The overwater bungalow is a staple of barefoot luxury resorts around the world — those thatched roof wooden huts are tailor-made romantic hideaways for a permanent “Do Not Disturb” sign. Yet the now quintessential honeymoon accommodation isn’t some folk tradition co-opted by canny hoteliers. Rather, it’s a complete invention — and the first one was built more than fifty years ago.
They conjure up images of dream holidays in far-flung lagoons, and over water bungalows were invented in French Polynesia on an island off the coast of Tahiti. Here’s a closer look at the history of these hotels that are as exotic as they are iconic.
In 1963 three Californians – Hugh Kelly, Muk McCallum, and Jay Carlisle – fell under the spell of French Polynesia.
Unfortunately, the trio’s intitial plan foundered: the land they bought wasn’t suitable for farming vanilla, as intended, so they scraped a little extra money together to buy a four-room hotel ramshackle.
With no prior experience in tourism, they opened two more hotels called Bali Hai on two of the Society Islands, Moorea and Raiatea. Because Raiatea has no sandy beaches, the three business partners had the ingenious idea of placing their rooms … over the sea! Rooves thatched from pandan leaves and pillars made from coconut palm trunks … they were inspired by traditional Polynesian homes and fishermen’s cabins to build bungalows on stilts so that they were clear of the water. It was a look that soon became the destination’s signature.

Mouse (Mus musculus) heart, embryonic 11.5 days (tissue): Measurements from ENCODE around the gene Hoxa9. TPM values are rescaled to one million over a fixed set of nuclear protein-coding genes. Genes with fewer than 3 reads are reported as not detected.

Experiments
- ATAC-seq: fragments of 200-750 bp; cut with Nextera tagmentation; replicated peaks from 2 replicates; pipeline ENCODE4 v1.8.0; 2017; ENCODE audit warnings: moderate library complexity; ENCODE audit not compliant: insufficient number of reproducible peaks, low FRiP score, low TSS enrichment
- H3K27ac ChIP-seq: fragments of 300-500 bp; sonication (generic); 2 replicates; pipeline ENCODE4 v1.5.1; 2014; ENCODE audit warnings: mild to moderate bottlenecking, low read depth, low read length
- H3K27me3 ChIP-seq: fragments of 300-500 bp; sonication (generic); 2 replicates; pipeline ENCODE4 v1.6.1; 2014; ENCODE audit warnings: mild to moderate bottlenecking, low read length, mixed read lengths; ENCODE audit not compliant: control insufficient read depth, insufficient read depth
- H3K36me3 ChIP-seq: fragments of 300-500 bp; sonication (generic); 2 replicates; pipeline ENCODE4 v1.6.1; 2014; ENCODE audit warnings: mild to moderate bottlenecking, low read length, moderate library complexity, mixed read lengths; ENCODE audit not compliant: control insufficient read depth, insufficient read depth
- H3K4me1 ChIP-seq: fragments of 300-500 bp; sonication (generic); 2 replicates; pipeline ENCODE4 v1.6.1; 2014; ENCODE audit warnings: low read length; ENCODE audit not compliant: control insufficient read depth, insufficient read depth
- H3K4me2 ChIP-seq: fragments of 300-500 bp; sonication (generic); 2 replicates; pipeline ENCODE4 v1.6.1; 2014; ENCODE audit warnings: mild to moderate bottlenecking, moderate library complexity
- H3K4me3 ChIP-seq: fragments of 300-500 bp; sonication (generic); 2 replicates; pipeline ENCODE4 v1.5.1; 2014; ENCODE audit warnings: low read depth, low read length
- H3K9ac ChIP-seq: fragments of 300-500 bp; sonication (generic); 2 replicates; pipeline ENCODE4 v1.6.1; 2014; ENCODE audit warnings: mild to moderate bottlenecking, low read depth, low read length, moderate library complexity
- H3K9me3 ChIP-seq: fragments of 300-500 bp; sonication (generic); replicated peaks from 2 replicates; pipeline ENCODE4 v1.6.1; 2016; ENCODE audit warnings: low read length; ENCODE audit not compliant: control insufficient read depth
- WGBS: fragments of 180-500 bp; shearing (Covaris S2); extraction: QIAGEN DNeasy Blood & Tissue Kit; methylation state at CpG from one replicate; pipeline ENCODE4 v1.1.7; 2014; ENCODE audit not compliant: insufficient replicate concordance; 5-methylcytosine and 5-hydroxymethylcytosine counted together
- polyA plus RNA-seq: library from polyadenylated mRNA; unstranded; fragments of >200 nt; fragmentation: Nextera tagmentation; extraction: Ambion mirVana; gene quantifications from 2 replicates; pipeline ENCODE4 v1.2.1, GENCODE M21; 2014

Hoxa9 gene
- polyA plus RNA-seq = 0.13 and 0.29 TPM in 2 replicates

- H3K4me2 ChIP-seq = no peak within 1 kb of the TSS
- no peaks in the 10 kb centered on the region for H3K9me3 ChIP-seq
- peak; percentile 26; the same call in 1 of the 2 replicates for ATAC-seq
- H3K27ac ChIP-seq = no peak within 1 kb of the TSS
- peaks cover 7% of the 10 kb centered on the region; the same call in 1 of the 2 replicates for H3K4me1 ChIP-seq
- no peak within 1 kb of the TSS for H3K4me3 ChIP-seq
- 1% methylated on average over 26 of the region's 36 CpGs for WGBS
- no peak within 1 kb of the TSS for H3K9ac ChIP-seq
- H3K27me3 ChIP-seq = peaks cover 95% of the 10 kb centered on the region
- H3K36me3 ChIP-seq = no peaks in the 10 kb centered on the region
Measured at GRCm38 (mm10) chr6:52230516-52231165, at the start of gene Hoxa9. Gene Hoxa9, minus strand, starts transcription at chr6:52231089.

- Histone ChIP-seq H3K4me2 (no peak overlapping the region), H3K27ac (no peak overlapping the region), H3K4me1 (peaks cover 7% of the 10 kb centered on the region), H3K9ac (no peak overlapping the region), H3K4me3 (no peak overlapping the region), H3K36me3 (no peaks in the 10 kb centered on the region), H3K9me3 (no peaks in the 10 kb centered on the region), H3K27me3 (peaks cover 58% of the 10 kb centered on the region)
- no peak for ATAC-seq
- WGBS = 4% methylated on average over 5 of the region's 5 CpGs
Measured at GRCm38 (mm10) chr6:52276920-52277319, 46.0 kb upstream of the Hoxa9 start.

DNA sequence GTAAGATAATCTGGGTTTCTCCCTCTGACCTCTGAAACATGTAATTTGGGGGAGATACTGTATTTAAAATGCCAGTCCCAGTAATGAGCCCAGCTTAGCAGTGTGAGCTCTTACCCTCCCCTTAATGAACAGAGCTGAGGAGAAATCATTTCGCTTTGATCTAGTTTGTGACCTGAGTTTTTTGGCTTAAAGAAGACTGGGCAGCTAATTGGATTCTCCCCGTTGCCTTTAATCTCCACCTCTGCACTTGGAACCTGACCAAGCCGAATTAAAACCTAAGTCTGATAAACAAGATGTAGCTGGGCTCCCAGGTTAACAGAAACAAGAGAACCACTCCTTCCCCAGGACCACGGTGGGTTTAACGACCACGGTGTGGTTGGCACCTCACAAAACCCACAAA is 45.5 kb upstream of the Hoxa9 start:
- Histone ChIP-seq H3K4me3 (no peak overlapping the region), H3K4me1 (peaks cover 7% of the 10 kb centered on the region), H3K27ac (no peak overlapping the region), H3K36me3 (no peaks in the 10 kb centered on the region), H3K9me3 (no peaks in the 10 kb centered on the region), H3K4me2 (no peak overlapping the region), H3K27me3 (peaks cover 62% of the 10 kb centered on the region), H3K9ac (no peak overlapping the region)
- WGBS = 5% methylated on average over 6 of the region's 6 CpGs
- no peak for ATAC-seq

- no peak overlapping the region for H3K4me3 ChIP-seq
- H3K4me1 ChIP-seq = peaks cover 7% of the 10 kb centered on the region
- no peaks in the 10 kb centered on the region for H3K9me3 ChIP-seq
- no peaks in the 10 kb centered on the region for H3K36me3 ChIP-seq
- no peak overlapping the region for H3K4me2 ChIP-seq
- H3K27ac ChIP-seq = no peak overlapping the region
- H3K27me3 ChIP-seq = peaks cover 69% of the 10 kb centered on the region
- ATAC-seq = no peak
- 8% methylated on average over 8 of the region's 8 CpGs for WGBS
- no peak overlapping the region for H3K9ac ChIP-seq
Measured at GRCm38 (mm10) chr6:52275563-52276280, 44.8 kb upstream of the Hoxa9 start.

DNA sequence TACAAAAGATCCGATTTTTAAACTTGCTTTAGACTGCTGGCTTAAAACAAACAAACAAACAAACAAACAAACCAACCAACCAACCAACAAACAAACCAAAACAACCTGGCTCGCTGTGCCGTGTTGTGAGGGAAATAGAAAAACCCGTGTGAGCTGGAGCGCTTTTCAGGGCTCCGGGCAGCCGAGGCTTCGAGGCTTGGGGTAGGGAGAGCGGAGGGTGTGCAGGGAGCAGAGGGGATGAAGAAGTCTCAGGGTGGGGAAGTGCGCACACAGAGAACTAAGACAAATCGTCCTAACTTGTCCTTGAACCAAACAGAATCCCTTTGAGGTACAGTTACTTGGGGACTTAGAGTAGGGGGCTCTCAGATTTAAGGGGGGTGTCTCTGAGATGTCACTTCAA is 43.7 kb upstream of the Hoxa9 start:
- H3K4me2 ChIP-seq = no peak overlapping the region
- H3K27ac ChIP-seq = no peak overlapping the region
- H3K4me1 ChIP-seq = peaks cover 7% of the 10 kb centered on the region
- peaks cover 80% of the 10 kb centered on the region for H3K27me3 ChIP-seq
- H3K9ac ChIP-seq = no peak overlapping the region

Cradled by the rhythm of the waves, slip into the water in total privacy from your bungalow’s terrace and swim or explore the seabed in flippers, mask, and snorkel. Watch the sunset with your feet dangling over the water, and watch the fish swim by in the lagoon, visible through your room’s glass floor. And who could refuse breakfast delivered by pirogue?
Today water bungalows are widespread throughout French Polynesia and in Moorea and Bora Bora in particular. Spa, private pools, attentive service… They provide luxury accommodation often in equally luxurious establishments, with a backdrop of lush, verdant mountains and peaks. In an ironic twist, the island where over water bungalows were invented has none left.
As overwater bungalows became synonymous with luxury tourism in the tropics, developers began placing them wherever conditions permitted, especially in the Maldives.